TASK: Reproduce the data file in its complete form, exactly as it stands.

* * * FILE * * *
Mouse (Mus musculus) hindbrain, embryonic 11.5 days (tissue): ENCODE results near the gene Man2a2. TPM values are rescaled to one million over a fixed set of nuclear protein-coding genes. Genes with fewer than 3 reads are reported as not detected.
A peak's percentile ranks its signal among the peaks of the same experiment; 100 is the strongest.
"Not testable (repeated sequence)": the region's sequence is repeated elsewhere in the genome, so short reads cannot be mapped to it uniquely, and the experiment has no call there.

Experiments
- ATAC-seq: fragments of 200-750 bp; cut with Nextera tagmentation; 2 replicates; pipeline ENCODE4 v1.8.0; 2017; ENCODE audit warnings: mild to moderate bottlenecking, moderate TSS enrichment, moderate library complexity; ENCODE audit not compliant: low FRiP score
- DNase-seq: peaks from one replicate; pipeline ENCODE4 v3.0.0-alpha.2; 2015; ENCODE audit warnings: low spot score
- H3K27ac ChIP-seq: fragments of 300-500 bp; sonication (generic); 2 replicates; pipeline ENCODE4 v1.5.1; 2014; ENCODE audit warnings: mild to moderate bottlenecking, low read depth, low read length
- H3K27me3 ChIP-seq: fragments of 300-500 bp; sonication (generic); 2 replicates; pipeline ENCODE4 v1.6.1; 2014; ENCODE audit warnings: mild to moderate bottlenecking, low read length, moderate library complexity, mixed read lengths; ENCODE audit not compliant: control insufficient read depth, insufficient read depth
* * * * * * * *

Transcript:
Mouse (Mus musculus) hindbrain, embryonic 11.5 days (tissue): ENCODE results near the gene Man2a2. TPM values are rescaled to one million over a fixed set of nuclear protein-coding genes. Genes with fewer than 3 reads are reported as not detected.
A peak's percentile ranks its signal among the peaks of the same experiment; 100 is the strongest.
"Not testable (repeated sequence)": the region's sequence is repeated elsewhere in the genome, so short reads cannot be mapped to it uniquely, and the experiment has no call there.

Experiments
- ATAC-seq: fragments of 200-750 bp; cut with Nextera tagmentation; 2 replicates; pipeline ENCODE4 v1.8.0; 2017; ENCODE audit warnings: mild to moderate bottlenecking, moderate TSS enrichment, moderate library complexity; ENCODE audit not compliant: low FRiP score
- DNase-seq: peaks from one replicate; pipeline ENCODE4 v3.0.0-alpha.2; 2015; ENCODE audit warnings: low spot score
- H3K27ac ChIP-seq: fragments of 300-500 bp; sonication (generic); 2 replicates; pipeline ENCODE4 v1.5.1; 2014; ENCODE audit warnings: mild to moderate bottlenecking, low read depth, low read length
- H3K27me3 ChIP-seq: fragments of 300-500 bp; sonication (generic); 2 replicates; pipeline ENCODE4 v1.6.1; 2014; ENCODE audit warnings: mild to moderate bottlenecking, low read length, moderate library complexity, mixed read lengths; ENCODE audit not compliant: control insufficient read depth, insufficient read depth